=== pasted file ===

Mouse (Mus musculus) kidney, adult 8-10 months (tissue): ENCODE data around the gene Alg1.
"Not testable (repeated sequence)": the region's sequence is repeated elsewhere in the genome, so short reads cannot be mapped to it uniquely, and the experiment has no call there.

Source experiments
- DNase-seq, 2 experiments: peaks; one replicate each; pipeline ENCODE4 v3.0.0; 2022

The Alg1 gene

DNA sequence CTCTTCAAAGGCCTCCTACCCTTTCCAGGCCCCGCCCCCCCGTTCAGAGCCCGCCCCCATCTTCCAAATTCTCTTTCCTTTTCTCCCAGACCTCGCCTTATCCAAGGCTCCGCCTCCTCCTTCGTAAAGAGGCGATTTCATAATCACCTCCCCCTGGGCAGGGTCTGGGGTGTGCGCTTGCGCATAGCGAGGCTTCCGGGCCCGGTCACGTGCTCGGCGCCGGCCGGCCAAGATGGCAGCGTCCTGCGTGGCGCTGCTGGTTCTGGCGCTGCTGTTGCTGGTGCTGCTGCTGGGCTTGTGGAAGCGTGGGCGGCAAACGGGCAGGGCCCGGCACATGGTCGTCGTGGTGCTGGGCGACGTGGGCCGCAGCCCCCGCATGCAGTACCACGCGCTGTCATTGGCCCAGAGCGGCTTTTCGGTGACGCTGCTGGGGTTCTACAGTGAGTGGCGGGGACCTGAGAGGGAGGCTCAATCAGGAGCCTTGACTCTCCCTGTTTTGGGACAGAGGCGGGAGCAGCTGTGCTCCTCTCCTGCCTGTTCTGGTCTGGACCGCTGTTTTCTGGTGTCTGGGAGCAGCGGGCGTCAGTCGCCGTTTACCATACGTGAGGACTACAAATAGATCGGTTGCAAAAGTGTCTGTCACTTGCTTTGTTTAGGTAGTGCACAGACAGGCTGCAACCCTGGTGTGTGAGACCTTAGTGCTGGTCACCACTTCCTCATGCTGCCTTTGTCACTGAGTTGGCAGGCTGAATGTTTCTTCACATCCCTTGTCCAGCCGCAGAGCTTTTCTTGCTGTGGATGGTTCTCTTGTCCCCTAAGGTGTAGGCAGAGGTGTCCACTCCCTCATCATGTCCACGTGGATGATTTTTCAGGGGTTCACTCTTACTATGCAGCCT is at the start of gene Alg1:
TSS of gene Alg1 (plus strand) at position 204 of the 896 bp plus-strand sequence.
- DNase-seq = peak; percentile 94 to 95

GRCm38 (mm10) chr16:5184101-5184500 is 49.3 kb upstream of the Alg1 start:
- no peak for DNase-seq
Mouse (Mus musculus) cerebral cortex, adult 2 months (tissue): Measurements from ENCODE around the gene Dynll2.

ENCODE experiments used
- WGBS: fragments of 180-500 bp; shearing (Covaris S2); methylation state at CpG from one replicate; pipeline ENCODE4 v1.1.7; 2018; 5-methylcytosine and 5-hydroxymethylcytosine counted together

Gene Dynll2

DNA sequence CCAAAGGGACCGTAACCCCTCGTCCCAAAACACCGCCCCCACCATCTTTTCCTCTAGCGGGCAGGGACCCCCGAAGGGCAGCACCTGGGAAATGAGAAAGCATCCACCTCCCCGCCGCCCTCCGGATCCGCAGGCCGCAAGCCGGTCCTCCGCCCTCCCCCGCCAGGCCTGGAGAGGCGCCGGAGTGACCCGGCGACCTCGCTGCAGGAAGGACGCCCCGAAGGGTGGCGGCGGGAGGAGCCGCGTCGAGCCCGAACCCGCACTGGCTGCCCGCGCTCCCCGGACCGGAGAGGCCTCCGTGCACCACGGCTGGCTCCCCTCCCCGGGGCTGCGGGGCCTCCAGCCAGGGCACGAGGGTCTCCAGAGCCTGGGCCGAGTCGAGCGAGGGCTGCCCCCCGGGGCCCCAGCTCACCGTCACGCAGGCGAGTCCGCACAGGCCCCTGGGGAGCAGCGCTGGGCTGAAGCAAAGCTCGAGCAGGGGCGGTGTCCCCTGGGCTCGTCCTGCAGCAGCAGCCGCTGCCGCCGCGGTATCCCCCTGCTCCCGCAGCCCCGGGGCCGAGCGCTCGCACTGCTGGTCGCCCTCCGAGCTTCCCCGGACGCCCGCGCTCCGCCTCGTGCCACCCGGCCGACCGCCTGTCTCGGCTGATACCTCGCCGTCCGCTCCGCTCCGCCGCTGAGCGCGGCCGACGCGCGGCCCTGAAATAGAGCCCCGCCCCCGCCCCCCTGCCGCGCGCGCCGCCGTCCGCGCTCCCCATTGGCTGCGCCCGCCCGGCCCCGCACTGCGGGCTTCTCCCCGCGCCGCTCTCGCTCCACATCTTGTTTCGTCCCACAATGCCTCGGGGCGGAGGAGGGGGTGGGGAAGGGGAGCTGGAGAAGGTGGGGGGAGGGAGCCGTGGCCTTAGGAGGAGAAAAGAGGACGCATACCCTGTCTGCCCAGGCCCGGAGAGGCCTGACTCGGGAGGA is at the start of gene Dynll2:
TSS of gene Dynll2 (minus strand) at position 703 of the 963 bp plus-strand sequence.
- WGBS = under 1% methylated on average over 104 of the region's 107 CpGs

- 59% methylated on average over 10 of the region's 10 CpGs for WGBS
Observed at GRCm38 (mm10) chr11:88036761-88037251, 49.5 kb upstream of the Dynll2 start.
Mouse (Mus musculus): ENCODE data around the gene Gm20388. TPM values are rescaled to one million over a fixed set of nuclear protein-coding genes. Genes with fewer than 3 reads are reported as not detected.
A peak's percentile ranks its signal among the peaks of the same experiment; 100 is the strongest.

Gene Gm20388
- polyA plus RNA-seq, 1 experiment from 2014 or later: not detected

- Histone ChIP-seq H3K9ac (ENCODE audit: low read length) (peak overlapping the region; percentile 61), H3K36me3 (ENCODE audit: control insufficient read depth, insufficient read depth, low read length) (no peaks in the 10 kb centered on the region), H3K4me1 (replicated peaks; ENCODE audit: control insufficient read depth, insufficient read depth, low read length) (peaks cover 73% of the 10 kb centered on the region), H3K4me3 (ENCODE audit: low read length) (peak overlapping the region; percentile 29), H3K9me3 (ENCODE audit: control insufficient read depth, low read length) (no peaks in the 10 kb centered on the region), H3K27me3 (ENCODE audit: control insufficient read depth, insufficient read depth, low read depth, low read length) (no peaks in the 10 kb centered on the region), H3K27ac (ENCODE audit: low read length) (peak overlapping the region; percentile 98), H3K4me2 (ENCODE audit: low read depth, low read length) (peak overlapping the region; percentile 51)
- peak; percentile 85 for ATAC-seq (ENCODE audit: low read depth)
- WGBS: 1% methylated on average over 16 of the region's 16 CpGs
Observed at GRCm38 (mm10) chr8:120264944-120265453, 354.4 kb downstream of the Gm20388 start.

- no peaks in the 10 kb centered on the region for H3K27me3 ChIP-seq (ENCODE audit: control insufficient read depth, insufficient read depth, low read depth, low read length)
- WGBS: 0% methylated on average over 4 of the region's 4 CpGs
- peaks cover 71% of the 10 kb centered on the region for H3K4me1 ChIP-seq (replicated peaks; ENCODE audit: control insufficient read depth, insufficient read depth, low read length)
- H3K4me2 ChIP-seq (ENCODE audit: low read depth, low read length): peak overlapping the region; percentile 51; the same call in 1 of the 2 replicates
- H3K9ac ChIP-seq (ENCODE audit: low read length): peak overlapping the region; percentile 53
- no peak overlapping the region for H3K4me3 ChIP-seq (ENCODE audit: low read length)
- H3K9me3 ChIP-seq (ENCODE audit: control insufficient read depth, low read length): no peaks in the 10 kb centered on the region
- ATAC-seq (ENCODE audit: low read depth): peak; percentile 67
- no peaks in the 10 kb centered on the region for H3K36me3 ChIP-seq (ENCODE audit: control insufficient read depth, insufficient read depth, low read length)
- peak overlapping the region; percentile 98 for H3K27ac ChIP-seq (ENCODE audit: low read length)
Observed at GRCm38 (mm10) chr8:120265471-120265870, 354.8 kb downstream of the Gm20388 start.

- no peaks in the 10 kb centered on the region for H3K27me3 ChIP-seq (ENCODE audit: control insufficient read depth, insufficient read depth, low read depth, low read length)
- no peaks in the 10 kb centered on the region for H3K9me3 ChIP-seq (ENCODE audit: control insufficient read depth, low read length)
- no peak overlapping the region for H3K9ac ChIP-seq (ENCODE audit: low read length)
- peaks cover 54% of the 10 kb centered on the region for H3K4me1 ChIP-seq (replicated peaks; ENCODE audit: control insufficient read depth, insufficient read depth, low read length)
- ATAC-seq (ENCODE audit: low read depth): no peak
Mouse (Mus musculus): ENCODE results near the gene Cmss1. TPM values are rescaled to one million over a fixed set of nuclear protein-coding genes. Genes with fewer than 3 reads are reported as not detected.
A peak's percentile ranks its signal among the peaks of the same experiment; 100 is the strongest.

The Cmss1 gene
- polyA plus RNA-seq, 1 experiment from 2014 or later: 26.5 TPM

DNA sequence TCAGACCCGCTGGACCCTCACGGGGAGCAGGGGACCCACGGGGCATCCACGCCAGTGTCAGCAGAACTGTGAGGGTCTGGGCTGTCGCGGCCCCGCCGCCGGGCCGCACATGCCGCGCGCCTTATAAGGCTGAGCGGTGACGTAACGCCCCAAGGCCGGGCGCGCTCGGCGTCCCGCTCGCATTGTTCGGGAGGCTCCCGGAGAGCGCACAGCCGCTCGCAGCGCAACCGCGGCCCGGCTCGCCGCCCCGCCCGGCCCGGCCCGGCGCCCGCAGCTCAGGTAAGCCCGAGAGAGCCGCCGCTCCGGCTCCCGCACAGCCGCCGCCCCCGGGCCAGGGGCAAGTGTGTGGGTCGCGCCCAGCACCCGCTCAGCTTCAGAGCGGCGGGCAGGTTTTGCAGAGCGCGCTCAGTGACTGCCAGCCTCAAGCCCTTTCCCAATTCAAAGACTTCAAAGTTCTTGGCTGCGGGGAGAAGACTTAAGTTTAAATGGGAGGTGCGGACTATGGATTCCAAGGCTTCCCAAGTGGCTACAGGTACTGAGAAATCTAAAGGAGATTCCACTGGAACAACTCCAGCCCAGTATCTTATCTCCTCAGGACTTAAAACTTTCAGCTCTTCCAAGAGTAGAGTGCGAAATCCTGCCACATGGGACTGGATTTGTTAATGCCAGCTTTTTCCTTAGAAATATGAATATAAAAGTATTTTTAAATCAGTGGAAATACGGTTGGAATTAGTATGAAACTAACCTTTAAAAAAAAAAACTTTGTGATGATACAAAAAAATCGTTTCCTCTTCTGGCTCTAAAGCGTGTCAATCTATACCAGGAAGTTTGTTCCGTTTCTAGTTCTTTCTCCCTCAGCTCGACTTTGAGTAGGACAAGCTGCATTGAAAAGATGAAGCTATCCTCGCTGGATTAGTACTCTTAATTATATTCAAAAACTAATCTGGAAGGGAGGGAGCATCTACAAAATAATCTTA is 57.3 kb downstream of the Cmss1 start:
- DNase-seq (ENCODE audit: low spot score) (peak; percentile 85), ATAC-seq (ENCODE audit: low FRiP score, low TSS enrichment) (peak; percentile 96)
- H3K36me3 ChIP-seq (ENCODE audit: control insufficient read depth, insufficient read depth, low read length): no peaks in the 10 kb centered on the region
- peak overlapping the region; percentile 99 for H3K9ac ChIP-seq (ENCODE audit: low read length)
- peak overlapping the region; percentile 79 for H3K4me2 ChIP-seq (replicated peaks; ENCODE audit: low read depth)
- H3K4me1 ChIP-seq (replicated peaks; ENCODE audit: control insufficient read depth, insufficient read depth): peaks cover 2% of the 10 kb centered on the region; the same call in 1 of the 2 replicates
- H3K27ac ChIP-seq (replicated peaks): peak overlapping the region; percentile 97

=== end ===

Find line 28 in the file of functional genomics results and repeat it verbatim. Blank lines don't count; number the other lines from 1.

- no peaks in the 10 kb centered on the region for H3K27me3 ChIP-seq (ENCODE audit: control insufficient read depth, insufficient read depth, low read depth, low read length)